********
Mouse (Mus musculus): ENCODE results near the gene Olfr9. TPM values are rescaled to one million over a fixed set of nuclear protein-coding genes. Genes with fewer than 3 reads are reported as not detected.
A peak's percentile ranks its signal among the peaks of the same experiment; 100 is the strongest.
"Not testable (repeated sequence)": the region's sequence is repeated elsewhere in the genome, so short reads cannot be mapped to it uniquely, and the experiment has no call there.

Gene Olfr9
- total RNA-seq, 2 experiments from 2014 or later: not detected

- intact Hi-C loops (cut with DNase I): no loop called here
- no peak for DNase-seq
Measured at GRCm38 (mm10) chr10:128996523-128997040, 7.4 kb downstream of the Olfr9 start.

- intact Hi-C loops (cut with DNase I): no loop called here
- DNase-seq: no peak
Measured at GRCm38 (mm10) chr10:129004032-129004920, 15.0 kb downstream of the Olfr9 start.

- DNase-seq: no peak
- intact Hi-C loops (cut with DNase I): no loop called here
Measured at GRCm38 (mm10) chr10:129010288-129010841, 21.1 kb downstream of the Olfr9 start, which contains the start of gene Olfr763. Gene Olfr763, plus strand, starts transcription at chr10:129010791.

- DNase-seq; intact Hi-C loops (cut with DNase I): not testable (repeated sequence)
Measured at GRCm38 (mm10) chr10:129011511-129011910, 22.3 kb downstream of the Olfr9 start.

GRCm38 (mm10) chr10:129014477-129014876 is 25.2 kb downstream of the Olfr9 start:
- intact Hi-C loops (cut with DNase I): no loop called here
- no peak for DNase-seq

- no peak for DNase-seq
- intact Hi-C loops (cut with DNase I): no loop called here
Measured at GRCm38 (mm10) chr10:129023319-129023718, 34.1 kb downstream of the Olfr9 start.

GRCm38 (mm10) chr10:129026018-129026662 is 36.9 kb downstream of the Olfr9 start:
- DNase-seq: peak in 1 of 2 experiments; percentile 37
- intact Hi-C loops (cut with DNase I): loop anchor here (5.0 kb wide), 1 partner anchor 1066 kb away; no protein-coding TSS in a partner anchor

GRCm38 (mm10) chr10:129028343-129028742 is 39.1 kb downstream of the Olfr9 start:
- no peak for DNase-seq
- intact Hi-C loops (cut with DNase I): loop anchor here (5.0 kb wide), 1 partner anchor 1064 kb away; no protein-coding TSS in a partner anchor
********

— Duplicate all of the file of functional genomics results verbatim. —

Mouse (Mus musculus): ENCODE results near the gene Olfr9. TPM values are rescaled to one million over a fixed set of nuclear protein-coding genes. Genes with fewer than 3 reads are reported as not detected.
A peak's percentile ranks its signal among the peaks of the same experiment; 100 is the strongest.
"Not testable (repeated sequence)": the region's sequence is repeated elsewhere in the genome, so short reads cannot be mapped to it uniquely, and the experiment has no call there.

Gene Olfr9
- total RNA-seq, 2 experiments from 2014 or later: not detected

- intact Hi-C loops (cut with DNase I): no loop called here
- no peak for DNase-seq
Measured at GRCm38 (mm10) chr10:128996523-128997040, 7.4 kb downstream of the Olfr9 start.

- intact Hi-C loops (cut with DNase I): no loop called here
- DNase-seq: no peak
Measured at GRCm38 (mm10) chr10:129004032-129004920, 15.0 kb downstream of the Olfr9 start.

- DNase-seq: no peak
- intact Hi-C loops (cut with DNase I): no loop called here
Measured at GRCm38 (mm10) chr10:129010288-129010841, 21.1 kb downstream of the Olfr9 start, which contains the start of gene Olfr763. Gene Olfr763, plus strand, starts transcription at chr10:129010791.

- DNase-seq; intact Hi-C loops (cut with DNase I): not testable (repeated sequence)
Measured at GRCm38 (mm10) chr10:129011511-129011910, 22.3 kb downstream of the Olfr9 start.

GRCm38 (mm10) chr10:129014477-129014876 is 25.2 kb downstream of the Olfr9 start:
- intact Hi-C loops (cut with DNase I): no loop called here
- no peak for DNase-seq

- no peak for DNase-seq
- intact Hi-C loops (cut with DNase I): no loop called here
Measured at GRCm38 (mm10) chr10:129023319-129023718, 34.1 kb downstream of the Olfr9 start.

GRCm38 (mm10) chr10:129026018-129026662 is 36.9 kb downstream of the Olfr9 start:
- DNase-seq: peak in 1 of 2 experiments; percentile 37
- intact Hi-C loops (cut with DNase I): loop anchor here (5.0 kb wide), 1 partner anchor 1066 kb away; no protein-coding TSS in a partner anchor

GRCm38 (mm10) chr10:129028343-129028742 is 39.1 kb downstream of the Olfr9 start:
- no peak for DNase-seq
- intact Hi-C loops (cut with DNase I): loop anchor here (5.0 kb wide), 1 partner anchor 1064 kb away; no protein-coding TSS in a partner anchor